Newly Diagnosed With RA? Common Concerns and How They May Change

by Cathy Kramer Patient Advocate

A diagnosis of an autoimmune disease such as rheumatoid arthritis (RA) can set off a wide range of concerns. While you may feel completely alone as you try new medications and learn all about your condition, it may be nice to know that those who have lived with an autoimmune diagnosis for some time also experienced similar fears at first. For the most part, they now see their disease in a new light.

Woman in a wheelchair looking out the window.

The statistics of RA

With a diagnosis of RA at 56, Carla says she “became fixated on the statistics of people being disabled.” On the very day she was diagnosed with RA, she began measuring the doorways in her house to verify it could accommodate a wheelchair.

Man holding a boarding pass.

Not letting RA define you

Today, Carla is now in her 60s. She views her journey with RA as “just part of my new norm. Like everyone else, the norm changes as life moves on.” Carla found a treatment plan that controls many RA symptoms. “I certainly don’t define myself as my disease. I am a person. I have RA,” says Carla. “I also have a cleft chin and a few pounds too many, but those things don’t define me either.”

Cleaning products in a bucket.

Asking for help

Wendy, currently in her mid-40s, was diagnosed with psoriatic arthritis around age 35. Wendy had to cut her work schedule to part-time and become choosy about which activities she commits to. She has also learned a lesson that is hard for many: how to ask for help. As a single mom with a house and pets to care for, Wendy says she depends “heavily on my daughter to help me around the house and anyone else I can to help.”

Man stressed by work.

Be gentle with yourself

Early after a diagnosis, it can be difficult to know where to start with all the new information about your condition. After the initial shock, you may find yourself more like Wendy, who says “I have more long-term concerns now: risk of medications, worsening of the disease, ending up in a wheelchair, being completely dependent on someone else.” Be sure to share these concerns with your rheumatologist.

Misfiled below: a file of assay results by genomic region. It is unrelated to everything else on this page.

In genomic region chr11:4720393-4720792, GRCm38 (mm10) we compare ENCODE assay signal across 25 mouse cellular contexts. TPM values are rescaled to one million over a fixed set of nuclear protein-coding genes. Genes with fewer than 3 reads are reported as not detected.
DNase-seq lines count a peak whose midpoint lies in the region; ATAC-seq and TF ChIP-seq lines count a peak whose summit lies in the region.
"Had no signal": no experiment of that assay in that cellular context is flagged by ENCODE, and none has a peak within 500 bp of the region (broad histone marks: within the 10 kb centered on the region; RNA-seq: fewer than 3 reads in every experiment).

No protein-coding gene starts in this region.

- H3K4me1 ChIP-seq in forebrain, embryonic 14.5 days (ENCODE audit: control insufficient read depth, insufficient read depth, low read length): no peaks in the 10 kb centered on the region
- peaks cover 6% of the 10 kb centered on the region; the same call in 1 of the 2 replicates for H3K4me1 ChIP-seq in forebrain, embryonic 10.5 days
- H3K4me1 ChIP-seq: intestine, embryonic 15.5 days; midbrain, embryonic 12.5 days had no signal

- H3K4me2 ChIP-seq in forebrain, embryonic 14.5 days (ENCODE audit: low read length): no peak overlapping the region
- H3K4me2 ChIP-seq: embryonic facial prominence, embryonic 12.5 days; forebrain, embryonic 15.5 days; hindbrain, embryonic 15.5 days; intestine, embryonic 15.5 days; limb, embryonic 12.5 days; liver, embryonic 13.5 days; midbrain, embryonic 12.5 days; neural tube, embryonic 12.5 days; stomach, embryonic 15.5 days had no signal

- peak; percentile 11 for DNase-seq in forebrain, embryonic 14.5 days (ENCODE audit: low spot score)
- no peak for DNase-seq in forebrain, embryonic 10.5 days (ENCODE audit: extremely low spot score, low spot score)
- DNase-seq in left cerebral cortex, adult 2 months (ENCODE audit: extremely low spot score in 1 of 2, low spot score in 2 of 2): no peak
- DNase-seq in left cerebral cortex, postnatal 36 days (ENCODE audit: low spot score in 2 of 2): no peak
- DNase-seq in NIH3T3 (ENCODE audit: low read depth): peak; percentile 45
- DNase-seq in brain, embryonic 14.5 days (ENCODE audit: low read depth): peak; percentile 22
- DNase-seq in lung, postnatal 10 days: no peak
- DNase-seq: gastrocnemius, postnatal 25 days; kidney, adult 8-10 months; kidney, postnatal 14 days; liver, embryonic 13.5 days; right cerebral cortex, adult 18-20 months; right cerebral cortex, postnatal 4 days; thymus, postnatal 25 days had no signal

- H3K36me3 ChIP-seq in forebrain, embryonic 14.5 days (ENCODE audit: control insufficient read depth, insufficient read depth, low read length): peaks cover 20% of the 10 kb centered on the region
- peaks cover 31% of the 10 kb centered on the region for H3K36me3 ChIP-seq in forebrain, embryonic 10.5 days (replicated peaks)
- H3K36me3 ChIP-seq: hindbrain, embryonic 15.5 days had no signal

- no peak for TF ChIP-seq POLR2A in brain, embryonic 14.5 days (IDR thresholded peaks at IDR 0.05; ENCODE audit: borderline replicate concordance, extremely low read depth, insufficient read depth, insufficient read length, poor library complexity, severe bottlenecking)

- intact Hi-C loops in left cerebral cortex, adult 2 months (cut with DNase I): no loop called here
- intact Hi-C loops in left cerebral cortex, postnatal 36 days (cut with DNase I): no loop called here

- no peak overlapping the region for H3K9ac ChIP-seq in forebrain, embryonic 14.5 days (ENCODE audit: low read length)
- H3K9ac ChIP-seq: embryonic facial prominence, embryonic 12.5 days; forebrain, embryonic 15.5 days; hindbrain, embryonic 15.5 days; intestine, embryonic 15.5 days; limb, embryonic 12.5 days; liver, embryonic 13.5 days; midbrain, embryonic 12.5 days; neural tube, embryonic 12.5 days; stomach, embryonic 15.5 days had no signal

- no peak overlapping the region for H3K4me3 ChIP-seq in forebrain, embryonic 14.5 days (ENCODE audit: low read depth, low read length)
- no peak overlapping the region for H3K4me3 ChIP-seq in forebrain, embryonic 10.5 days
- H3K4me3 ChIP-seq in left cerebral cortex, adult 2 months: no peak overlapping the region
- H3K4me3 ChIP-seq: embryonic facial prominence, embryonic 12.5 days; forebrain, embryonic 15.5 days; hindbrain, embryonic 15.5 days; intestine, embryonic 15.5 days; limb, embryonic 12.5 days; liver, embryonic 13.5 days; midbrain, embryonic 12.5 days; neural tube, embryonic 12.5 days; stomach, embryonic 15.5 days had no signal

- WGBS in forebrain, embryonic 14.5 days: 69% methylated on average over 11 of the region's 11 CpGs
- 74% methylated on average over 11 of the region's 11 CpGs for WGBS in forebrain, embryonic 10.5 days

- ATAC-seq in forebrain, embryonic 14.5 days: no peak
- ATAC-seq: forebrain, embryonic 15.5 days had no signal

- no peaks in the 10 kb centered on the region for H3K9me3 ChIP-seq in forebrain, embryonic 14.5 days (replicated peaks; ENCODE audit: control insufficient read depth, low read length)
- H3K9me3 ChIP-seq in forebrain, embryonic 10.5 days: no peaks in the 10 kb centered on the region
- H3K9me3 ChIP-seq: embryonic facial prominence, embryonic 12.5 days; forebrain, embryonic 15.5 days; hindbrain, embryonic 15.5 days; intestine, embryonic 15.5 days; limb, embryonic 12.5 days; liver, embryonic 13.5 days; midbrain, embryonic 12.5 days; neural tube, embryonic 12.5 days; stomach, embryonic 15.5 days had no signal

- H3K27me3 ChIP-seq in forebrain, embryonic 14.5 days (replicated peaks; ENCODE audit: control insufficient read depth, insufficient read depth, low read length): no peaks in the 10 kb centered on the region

Young family laughing on the couch.

Am I a burden to my family?

At 34, Karen (now 40) had a 2-year-old and a 10-month-old when she learned of her RA diagnosis. “I worried I would never get better and that I wouldn’t be able to be a proper mother to my kids — and that my husband would only see me as a burden.”

Positive reminders on sticky notes.

Appreciate what you can do today

Not knowing what the future holds with RA is still a fear for Karen, but she now sees her RA as something that reminds her to take it easy and not overdo it in life. She has learned to “appreciate what I can do today.” And those early worries about being a good mother or a burden to her husband? “My children are extremely compassionate. My husband supportive and loving,” Karen says.

Man jumping between rocks.

Will I move ahead professionally?

When Amanda, 37, was diagnosed at age 26 with RA, worries about the future consumed her. “I thought I wouldn’t progress professionally because of it. I know now that isn’t true.”

Vision sign.

Looking forward with RA

Today, Amanda has accepted her RA and no longer panics. “My biggest concerns now are what does retirement look like for me, how do I plan for that. Also, I’m 37 but would still like a family. What does that look like?” she says. “Instead of thinking that these things won’t happen for me, I see it more as how do I modify these things to align with my goals. So, I view things more from a far-off perspective vs an immediate.”

"Future" in a dictionary.

Allow time to adjust

When you are first diagnosed, no matter what the age, it may seem that your life will now be consumed by your disease. It takes time to learn all that encompasses an autoimmune disease, and to find the treatment plan that works best for you. Be gentle with yourself as you navigate through this journey. Over time, as your treatment starts working and you adjust, your condition is more likely to become a part of your daily routine and you can focus on everything else in your life.

Cathy Kramer
Meet Our Writer
Cathy Kramer

Cathy Kramer has been married longer than not and is a mom to two young adults plus an aging border collie. She splits her days/nights between two community colleges as an ESL/ABE instructor. She is a strong believer in gratitude and attempts to leave a smile everywhere she goes. Cathy shares her positive voice as an advocate in the rheumatoid arthritis (RA), chronic illness, and self-care communities. Her ongoing journey with RA can be found on her blog The Life and Adventures of Cateepoo. She often hangs out @cateepoo88 on Twitter, Instagram, and Facebook. Cathy is also a Social Ambassador for the RAHealthCentral Facebook page: